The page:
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Fred Olsen launched their 2017/18 brochure and itineraries last night with a presentation in central London. The main presentation was done by marketing director Nathan Philpot, and there was an introduction by Fred Olsen MD Mike Rodwell. Towards the end of the evening they were joined by their recently-appointed head of sales, Neal Herbert.

Before they discussed the brochure and itineraries, both Mike Rodwell and Nathan Philpot gave some information about Fred Olsen’s success in the market. They say that 2015 had been an excellent year for the company, with revenues and profits both significantly increased over the previous year. Early bookings for 2016 suggest that this is being continued – the position regarding a bookings in the early months of this year is ahead of where they were 12 months ago, so they are confident of another good year. One very interesting point that was made is that Fred Olsen are not seeing any increase in  ‘late bookers’ – that is, would-be passengers waiting until the last minute before making a booking in the hope of getting a reduced price. For Fred Olsen it’s the opposite, they say – more cruises than ever are being fully booked earlier than ever. This puts them in stark contrast to other lines operating in the UK.

Nathan Philpot’s principal argument is that Fred Olsen gives cruise passengers what they really want – an intimate small ship experience. Coupled with that he also said that passengers are looking for innovative, unusual destinations and itineraries, and that these two combined explain Fred Olsen’s success in the last couple of years. As regards the intimacy of the experience, there’s no argument that’s what Fred Olsen provide. Indeed, given the small size of their ships that’s inevitable – only Balmoral (43,000 tons and about 1250 passengers) is has a regular capacity of more than 1000 passengers.

As regards the itineraries, Fred Olsen seem to be continuing their move away from the routine – 14 night cruises to the Med or the Baltic and 12 nights to the Canaries are no longer the staple (although they still feature in the brochure). Even the 7 night cruise to the Fjords, a longtime Fred Olsen strength, is no longer the norm. Instead, there are now many crushes of varying lengths, both longer (28 nights to the E Mediterranean on Braemar) and shorter – 5 night short cruises to the Fjords from Newcastle on Balmoral.

There seems to be be a general shift away from Atlantic and Mediterranean cruises to destinations further north. Nathan Philpot spoke at length about what he called “waterways” cruises, or fjords in other places than Norway. There are several iterations of a a German Waterways cruise, typically 10 nights, and typically calling at Flensburg, Lubeck (from Travemünde), Hamburg (with an overnight stay in at least some cases) and Bremen, and of course the cruises also feature a passage through the Kiel canal. These are available on Braemar (from Southampton), Black Watch from Dover, and Balmoral from Newcastle. The focus for these cruises is on the historic port destinations, and the voyages as far upriver as Fred’s small ships can get. As such they are certainly cruises that the likes of P&O’s 100,000+ ton ships can’t even attempt. There are similar cruises to Scandinavian destinations – Swedish Waterways and Danish Waterways, for example.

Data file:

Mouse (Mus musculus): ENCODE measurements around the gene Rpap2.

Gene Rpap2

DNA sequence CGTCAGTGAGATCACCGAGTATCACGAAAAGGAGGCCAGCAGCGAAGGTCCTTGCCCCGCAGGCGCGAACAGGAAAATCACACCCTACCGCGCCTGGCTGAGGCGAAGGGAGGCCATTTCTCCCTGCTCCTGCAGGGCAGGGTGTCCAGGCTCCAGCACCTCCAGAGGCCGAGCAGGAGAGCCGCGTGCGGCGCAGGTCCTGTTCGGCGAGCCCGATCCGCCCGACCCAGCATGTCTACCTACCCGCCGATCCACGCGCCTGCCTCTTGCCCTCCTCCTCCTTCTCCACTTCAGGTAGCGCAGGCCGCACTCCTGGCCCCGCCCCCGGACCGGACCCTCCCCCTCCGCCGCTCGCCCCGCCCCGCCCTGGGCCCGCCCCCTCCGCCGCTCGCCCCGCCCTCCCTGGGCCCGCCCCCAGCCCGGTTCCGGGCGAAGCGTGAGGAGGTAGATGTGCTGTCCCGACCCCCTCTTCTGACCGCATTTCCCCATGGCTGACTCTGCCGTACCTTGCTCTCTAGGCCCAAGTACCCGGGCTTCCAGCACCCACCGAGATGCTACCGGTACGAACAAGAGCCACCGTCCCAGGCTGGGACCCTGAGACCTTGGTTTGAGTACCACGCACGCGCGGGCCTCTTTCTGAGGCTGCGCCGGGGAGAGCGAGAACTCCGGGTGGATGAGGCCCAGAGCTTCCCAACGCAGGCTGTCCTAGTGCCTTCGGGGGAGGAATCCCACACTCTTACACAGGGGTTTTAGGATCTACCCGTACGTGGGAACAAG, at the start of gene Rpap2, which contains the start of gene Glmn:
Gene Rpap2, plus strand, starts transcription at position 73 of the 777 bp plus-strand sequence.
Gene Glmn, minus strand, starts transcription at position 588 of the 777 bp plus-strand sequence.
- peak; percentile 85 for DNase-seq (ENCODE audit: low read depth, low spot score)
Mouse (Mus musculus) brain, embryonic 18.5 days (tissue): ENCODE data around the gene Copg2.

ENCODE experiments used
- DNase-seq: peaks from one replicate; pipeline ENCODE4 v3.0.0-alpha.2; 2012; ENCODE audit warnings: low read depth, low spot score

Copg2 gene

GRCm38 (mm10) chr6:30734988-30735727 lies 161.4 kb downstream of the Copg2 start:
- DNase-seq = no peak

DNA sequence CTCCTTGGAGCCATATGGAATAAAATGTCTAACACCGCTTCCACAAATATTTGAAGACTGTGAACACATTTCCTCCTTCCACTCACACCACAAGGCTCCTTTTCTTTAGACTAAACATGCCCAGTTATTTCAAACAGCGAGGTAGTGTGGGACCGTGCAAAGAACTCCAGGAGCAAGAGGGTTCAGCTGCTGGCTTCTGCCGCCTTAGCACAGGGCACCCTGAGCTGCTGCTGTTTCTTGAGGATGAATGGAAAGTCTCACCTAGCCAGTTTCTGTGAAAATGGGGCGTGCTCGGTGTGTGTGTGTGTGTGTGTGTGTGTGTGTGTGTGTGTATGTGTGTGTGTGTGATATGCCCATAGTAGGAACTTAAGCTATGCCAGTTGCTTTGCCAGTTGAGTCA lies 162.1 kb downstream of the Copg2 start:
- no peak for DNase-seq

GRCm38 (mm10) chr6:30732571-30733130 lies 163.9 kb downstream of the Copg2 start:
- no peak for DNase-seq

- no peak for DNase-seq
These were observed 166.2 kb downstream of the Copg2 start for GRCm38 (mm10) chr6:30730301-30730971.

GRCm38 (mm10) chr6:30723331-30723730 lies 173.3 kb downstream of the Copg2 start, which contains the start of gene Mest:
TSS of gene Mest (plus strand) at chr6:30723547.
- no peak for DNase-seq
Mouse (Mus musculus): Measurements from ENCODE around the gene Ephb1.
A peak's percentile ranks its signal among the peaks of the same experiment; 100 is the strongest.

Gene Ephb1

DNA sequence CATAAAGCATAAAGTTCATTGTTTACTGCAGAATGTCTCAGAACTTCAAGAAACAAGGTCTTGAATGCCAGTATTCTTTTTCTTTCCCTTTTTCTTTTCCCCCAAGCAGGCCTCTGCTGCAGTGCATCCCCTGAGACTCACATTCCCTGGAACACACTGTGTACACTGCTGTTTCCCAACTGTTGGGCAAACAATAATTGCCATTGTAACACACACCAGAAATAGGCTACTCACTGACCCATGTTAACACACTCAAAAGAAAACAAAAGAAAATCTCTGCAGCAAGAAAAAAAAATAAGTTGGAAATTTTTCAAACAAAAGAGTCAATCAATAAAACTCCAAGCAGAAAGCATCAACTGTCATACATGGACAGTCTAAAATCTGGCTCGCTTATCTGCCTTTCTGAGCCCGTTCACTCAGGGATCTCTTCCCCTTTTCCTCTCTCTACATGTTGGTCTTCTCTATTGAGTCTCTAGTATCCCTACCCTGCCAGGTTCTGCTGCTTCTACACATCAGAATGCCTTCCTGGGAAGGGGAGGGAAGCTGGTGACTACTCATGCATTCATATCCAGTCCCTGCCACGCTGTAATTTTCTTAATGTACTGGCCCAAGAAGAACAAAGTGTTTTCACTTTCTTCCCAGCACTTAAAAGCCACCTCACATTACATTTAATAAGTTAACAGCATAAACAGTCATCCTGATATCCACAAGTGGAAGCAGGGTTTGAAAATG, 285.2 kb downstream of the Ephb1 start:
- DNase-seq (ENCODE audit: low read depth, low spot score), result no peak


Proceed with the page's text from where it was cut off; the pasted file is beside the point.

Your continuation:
The  other major focus is on regional ports. In addition to Southampton, Fred Olsen cruises will also be departing from Dover, Newcastle, Rosyth, Belfast, Harwich, Tilbury, Greenock, and Falmouth. Some of these get more use than others – there are just two cruises from Falmouth, for example, as against thirteen from Newcastle – but it is good to see regional ports being used.

There’s a lot more analysis to be done on the itineraries and I shall try to do so later today or tomorrow. I haven’t mentioned the wide range range of cruises to seriously northern waters – Iceland, Spitsbergen and Northern Norway – all of which are very successful. One thing is very clear even from an initial reading, and that’s the range and variety of cruises that will be available. I posted on Monday about the leak of the 2017 itineraries for P&O and my reaction to most of what I saw was “Same old, same old”, but that’s not what I’m feeling looking at this brochure. Perhaps Val and I ought to look at Fred again for 2017.

9 Responses to “Fred. Olsen 2017/18 itineraries”

  1. Jean Lyon says:

    Hi Tom, when are they putting them on their website and what date is the 28 day one on Braemar

    • Tom Burke says:

      Don’t know about the Fred website – they were saying last night that that was the brochure launch. Bookings open later this month; Fred regulars get a few days exclusive window.

      The Braemar cruise departs on September 11.

  2. Jean Lyon says:

    Presume that cruise is out of Southampton?

  3. Jean Lyon says:

    Ah, I’ve just seen that there is a 28 day one on Braemar this year going to Croatia and Venice, so probably pretty much the same.

    • Tom Burke says:

      Jean

      Apologies, I’ve been on trains and buses most of the afternoon.

      That 2017 Braemar cruise does indeed leave from Southampton. It has calls at Malaga, Valletta, Piraeus, Mykonos, Kavala (which I think is not too far from Thesaloniki), Istanbul, Kusadasi, Limassol, Antalya, Rhodes, Santorini, Cartagena and Lisbon.

      • Jean Lyon says:

        Yes, sounds like a distinct possible for us. Not so keen on Istanbul any more, but the other ports look great, well apart from Kusadasi which I can take or leave. Thanks.

  4. Malcolm Oliver says:

    Reblogged this on Malcolm Oliver's Cruise Blog and commented:
    It’s not all about mega-ships: Tom Burke looks at the small-ship cruise line popular with Brits and their 2017 itineraries:

  5. I worked for Fred Olsen in another life. Glad he’s doing well

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